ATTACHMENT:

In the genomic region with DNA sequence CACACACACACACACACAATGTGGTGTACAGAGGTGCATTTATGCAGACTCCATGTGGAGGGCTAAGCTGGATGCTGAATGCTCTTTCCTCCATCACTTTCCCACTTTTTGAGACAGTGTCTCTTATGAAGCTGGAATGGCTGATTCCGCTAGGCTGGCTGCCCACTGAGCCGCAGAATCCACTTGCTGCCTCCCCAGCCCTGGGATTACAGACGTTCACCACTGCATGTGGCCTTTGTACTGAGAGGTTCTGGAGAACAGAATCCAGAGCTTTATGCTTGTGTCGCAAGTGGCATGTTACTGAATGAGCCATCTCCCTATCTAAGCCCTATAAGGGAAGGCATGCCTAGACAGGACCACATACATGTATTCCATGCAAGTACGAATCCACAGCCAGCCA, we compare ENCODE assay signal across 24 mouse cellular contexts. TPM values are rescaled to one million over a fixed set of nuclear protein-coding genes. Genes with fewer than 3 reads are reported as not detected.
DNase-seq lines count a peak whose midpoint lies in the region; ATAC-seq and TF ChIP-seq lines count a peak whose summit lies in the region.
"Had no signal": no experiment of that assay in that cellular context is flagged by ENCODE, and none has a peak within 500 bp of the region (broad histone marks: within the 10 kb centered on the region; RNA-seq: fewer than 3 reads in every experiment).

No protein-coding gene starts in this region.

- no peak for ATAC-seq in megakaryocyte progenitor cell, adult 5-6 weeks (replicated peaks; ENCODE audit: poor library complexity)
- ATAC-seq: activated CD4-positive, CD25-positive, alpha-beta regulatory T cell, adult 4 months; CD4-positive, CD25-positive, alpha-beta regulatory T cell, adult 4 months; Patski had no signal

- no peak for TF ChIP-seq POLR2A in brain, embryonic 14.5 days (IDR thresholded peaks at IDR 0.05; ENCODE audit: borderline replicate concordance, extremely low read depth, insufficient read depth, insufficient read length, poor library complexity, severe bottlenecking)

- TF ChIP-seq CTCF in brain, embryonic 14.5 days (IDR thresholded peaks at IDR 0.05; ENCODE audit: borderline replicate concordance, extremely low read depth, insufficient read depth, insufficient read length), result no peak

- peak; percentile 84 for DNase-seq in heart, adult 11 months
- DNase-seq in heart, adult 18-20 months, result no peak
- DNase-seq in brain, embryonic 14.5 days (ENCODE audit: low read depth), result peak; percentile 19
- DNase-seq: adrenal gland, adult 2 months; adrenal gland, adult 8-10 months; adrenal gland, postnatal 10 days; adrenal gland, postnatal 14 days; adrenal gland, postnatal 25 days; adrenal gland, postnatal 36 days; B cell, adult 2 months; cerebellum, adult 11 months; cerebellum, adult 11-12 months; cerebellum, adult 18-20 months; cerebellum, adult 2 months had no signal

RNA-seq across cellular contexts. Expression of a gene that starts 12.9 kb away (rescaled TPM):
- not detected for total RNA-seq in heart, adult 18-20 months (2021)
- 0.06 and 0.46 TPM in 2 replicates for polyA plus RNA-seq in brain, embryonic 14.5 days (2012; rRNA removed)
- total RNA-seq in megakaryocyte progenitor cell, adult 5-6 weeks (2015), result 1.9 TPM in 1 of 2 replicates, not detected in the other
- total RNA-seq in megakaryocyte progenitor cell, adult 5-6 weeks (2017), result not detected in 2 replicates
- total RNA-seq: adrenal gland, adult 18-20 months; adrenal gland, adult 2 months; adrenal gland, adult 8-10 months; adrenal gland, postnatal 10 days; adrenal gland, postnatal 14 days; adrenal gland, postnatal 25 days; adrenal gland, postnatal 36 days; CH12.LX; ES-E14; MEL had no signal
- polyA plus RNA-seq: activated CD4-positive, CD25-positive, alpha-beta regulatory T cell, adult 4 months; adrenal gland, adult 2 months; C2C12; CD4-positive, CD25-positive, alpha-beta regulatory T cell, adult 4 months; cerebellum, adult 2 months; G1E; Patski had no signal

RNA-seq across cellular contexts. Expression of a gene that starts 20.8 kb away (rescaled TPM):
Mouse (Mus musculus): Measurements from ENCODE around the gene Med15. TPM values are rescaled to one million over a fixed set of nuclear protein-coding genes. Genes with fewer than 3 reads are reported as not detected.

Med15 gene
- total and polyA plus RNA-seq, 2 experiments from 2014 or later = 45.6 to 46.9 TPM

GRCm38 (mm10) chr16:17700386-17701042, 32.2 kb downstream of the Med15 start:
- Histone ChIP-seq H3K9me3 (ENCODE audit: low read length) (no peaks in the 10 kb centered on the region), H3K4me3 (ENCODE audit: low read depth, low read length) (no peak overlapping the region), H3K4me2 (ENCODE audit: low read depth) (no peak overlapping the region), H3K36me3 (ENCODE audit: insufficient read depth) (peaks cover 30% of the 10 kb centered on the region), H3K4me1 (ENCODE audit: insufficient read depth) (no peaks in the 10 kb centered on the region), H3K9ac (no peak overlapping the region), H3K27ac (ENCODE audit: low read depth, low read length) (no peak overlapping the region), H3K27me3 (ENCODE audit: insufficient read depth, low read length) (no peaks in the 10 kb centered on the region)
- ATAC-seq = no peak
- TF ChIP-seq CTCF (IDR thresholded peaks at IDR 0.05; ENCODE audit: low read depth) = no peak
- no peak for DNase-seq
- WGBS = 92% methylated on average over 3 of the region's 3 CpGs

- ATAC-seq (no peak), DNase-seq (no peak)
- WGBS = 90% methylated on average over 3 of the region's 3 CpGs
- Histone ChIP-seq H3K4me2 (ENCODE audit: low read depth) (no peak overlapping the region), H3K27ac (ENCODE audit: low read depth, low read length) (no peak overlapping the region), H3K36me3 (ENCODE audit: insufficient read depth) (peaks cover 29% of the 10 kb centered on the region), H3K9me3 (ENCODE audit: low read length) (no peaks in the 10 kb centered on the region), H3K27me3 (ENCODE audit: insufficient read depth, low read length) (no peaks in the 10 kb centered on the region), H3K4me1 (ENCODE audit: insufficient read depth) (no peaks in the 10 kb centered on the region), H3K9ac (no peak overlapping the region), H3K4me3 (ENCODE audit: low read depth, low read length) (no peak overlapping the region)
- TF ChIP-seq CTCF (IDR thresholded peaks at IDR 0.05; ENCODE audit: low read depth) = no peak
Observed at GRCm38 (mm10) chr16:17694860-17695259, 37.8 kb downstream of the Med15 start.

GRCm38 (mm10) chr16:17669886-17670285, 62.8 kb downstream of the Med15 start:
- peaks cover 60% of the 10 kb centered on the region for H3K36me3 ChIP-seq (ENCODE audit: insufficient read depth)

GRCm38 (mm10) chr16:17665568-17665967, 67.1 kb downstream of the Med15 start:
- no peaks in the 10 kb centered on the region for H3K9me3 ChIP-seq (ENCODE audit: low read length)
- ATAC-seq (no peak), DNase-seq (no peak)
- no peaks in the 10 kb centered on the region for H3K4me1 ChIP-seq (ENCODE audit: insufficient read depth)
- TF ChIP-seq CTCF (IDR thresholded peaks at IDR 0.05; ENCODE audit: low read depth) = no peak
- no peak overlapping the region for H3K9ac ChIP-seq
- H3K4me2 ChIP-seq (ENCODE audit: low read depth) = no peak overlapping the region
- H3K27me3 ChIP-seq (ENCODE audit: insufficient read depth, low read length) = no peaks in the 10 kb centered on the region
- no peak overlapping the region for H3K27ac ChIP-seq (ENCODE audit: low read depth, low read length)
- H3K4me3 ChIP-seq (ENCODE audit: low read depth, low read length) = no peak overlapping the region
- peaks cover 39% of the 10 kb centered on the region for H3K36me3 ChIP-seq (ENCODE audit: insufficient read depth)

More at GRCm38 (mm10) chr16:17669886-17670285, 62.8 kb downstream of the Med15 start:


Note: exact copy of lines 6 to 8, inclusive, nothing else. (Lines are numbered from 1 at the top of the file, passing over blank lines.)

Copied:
- ATAC-seq: activated CD4-positive, CD25-positive, alpha-beta regulatory T cell, adult 4 months; CD4-positive, CD25-positive, alpha-beta regulatory T cell, adult 4 months; Patski had no signal

- no peak for TF ChIP-seq POLR2A in brain, embryonic 14.5 days (IDR thresholded peaks at IDR 0.05; ENCODE audit: borderline replicate concordance, extremely low read depth, insufficient read depth, insufficient read length, poor library complexity, severe bottlenecking)

- TF ChIP-seq CTCF in brain, embryonic 14.5 days (IDR thresholded peaks at IDR 0.05; ENCODE audit: borderline replicate concordance, extremely low read depth, insufficient read depth, insufficient read length), result no peak